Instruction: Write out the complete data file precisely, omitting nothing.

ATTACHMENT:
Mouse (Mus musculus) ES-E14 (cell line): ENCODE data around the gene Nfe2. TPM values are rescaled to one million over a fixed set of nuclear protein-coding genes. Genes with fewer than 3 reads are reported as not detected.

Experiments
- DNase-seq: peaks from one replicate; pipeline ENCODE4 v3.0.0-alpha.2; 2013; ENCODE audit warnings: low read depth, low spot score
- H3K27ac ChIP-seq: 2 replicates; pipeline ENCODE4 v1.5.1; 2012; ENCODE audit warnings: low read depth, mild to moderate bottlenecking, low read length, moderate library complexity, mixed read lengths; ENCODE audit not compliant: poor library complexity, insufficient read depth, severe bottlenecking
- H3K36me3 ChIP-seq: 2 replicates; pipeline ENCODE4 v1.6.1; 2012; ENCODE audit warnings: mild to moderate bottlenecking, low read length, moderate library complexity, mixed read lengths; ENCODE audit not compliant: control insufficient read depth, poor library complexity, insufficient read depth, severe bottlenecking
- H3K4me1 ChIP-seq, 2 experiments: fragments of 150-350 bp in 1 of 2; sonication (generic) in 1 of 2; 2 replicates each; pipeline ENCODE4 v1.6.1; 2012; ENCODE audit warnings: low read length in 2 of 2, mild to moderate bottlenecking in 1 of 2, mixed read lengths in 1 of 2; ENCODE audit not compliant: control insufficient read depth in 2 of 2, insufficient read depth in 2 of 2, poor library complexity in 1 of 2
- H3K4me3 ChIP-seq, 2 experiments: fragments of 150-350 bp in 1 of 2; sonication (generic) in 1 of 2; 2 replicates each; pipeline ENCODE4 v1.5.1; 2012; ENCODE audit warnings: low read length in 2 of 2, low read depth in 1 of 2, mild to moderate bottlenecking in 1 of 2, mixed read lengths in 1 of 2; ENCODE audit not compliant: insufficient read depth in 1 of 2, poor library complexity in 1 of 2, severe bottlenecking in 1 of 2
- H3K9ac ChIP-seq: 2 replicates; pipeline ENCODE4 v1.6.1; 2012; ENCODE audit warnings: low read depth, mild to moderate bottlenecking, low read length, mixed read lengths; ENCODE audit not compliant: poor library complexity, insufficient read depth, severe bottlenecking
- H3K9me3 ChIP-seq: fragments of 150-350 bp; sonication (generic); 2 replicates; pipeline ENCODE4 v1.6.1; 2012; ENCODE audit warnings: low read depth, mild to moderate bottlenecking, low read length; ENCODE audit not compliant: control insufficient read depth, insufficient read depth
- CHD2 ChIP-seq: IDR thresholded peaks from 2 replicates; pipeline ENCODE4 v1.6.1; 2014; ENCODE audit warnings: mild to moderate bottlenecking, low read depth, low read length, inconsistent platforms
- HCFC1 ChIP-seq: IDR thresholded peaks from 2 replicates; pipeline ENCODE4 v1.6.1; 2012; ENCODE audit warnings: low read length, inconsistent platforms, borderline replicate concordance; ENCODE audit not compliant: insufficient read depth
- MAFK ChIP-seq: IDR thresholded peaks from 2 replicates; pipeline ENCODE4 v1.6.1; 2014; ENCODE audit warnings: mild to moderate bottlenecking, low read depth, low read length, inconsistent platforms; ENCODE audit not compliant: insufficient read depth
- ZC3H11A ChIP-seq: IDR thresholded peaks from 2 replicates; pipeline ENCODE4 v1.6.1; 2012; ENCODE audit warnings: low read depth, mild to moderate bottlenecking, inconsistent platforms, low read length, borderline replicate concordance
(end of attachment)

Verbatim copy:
Mouse (Mus musculus) ES-E14 (cell line): ENCODE data around the gene Nfe2. TPM values are rescaled to one million over a fixed set of nuclear protein-coding genes. Genes with fewer than 3 reads are reported as not detected.

Experiments
- DNase-seq: peaks from one replicate; pipeline ENCODE4 v3.0.0-alpha.2; 2013; ENCODE audit warnings: low read depth, low spot score
- H3K27ac ChIP-seq: 2 replicates; pipeline ENCODE4 v1.5.1; 2012; ENCODE audit warnings: low read depth, mild to moderate bottlenecking, low read length, moderate library complexity, mixed read lengths; ENCODE audit not compliant: poor library complexity, insufficient read depth, severe bottlenecking
- H3K36me3 ChIP-seq: 2 replicates; pipeline ENCODE4 v1.6.1; 2012; ENCODE audit warnings: mild to moderate bottlenecking, low read length, moderate library complexity, mixed read lengths; ENCODE audit not compliant: control insufficient read depth, poor library complexity, insufficient read depth, severe bottlenecking
- H3K4me1 ChIP-seq, 2 experiments: fragments of 150-350 bp in 1 of 2; sonication (generic) in 1 of 2; 2 replicates each; pipeline ENCODE4 v1.6.1; 2012; ENCODE audit warnings: low read length in 2 of 2, mild to moderate bottlenecking in 1 of 2, mixed read lengths in 1 of 2; ENCODE audit not compliant: control insufficient read depth in 2 of 2, insufficient read depth in 2 of 2, poor library complexity in 1 of 2
- H3K4me3 ChIP-seq, 2 experiments: fragments of 150-350 bp in 1 of 2; sonication (generic) in 1 of 2; 2 replicates each; pipeline ENCODE4 v1.5.1; 2012; ENCODE audit warnings: low read length in 2 of 2, low read depth in 1 of 2, mild to moderate bottlenecking in 1 of 2, mixed read lengths in 1 of 2; ENCODE audit not compliant: insufficient read depth in 1 of 2, poor library complexity in 1 of 2, severe bottlenecking in 1 of 2
- H3K9ac ChIP-seq: 2 replicates; pipeline ENCODE4 v1.6.1; 2012; ENCODE audit warnings: low read depth, mild to moderate bottlenecking, low read length, mixed read lengths; ENCODE audit not compliant: poor library complexity, insufficient read depth, severe bottlenecking
- H3K9me3 ChIP-seq: fragments of 150-350 bp; sonication (generic); 2 replicates; pipeline ENCODE4 v1.6.1; 2012; ENCODE audit warnings: low read depth, mild to moderate bottlenecking, low read length; ENCODE audit not compliant: control insufficient read depth, insufficient read depth
- CHD2 ChIP-seq: IDR thresholded peaks from 2 replicates; pipeline ENCODE4 v1.6.1; 2014; ENCODE audit warnings: mild to moderate bottlenecking, low read depth, low read length, inconsistent platforms
- HCFC1 ChIP-seq: IDR thresholded peaks from 2 replicates; pipeline ENCODE4 v1.6.1; 2012; ENCODE audit warnings: low read length, inconsistent platforms, borderline replicate concordance; ENCODE audit not compliant: insufficient read depth
- MAFK ChIP-seq: IDR thresholded peaks from 2 replicates; pipeline ENCODE4 v1.6.1; 2014; ENCODE audit warnings: mild to moderate bottlenecking, low read depth, low read length, inconsistent platforms; ENCODE audit not compliant: insufficient read depth
- ZC3H11A ChIP-seq: IDR thresholded peaks from 2 replicates; pipeline ENCODE4 v1.6.1; 2012; ENCODE audit warnings: low read depth, mild to moderate bottlenecking, inconsistent platforms, low read length, borderline replicate concordance